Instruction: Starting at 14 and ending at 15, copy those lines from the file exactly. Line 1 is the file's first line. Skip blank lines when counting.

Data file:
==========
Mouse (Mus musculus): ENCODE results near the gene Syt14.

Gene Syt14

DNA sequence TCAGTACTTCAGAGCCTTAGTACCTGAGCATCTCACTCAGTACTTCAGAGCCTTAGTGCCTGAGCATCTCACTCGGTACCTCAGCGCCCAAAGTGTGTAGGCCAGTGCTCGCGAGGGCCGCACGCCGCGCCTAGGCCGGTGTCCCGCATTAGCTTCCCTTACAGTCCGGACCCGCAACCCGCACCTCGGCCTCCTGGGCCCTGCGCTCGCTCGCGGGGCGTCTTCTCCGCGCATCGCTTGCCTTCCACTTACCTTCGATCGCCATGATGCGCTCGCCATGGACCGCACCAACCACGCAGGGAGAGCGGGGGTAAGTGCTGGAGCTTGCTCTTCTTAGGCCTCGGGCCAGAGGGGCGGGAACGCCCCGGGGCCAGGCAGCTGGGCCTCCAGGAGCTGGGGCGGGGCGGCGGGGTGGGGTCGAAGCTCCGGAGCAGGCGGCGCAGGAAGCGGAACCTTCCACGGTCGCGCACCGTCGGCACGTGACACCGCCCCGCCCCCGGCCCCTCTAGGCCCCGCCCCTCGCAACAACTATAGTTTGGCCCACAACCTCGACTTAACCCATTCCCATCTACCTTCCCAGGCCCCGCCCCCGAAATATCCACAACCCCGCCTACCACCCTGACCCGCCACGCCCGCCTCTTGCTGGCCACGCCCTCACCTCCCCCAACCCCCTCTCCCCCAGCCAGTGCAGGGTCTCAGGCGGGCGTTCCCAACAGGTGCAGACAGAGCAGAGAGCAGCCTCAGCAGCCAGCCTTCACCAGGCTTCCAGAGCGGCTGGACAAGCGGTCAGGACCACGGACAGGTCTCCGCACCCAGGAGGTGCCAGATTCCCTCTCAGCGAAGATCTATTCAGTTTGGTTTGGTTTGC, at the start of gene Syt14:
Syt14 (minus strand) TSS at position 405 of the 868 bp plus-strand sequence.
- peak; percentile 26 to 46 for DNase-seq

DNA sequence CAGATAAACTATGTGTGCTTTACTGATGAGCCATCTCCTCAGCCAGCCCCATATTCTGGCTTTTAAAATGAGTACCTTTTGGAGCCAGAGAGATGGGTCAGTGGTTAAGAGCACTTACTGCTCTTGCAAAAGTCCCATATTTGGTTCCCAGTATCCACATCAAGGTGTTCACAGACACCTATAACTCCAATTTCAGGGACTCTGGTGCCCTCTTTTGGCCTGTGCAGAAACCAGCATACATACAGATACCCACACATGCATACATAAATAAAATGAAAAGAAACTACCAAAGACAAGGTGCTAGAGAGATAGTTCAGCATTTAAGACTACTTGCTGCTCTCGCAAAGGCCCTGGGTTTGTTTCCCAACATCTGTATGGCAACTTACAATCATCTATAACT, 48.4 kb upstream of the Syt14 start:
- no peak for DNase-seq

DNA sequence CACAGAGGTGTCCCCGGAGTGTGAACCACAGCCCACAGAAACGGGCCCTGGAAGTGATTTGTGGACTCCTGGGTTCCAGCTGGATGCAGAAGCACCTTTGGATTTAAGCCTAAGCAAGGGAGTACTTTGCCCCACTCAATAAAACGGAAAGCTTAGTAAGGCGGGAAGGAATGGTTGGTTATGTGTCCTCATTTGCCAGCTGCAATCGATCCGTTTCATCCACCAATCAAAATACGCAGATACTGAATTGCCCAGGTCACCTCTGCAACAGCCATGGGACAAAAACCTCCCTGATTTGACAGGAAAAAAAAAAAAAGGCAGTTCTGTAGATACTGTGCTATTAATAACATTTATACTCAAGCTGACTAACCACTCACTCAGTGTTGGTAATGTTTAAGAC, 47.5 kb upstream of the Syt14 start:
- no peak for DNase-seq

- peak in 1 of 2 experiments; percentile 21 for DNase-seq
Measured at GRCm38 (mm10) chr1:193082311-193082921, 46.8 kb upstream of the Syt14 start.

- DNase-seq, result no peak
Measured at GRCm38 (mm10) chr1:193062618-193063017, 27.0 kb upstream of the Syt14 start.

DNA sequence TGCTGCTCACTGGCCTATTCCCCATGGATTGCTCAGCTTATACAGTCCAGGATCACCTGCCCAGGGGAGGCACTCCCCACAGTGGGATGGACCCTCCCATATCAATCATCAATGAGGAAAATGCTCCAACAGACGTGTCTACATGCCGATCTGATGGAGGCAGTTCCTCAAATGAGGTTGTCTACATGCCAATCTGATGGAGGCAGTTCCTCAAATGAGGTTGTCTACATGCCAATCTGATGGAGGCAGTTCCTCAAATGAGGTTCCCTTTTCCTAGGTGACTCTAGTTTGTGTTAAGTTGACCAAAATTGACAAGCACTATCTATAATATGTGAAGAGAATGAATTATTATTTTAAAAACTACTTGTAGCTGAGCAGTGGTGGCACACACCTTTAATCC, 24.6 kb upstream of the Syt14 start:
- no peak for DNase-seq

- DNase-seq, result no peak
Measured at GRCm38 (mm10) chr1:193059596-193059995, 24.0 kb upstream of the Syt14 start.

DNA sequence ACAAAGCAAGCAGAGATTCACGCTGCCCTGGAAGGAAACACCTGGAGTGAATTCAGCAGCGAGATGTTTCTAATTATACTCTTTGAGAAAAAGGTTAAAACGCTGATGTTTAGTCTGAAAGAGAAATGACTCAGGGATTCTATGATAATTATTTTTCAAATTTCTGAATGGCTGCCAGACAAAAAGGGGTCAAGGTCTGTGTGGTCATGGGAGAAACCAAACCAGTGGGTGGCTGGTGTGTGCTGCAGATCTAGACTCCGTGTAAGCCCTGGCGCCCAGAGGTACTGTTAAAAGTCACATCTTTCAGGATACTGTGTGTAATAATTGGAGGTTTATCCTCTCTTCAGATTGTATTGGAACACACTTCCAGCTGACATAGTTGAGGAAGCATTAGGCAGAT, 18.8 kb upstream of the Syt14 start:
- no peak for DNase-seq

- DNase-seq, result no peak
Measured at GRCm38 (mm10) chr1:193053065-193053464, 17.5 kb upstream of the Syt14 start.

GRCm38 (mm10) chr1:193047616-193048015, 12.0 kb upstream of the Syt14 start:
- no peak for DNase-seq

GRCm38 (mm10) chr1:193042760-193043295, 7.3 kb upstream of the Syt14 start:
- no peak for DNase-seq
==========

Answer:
DNA sequence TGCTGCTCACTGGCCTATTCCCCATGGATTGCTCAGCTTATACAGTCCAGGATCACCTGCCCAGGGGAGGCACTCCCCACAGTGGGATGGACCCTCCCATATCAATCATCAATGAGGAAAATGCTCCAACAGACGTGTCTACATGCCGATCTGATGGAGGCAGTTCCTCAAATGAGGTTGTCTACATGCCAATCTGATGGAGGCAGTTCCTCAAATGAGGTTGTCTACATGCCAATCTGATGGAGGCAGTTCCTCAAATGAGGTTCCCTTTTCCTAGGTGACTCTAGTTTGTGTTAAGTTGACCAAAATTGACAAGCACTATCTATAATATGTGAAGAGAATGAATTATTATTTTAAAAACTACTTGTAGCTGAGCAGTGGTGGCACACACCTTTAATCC, 24.6 kb upstream of the Syt14 start:
- no peak for DNase-seq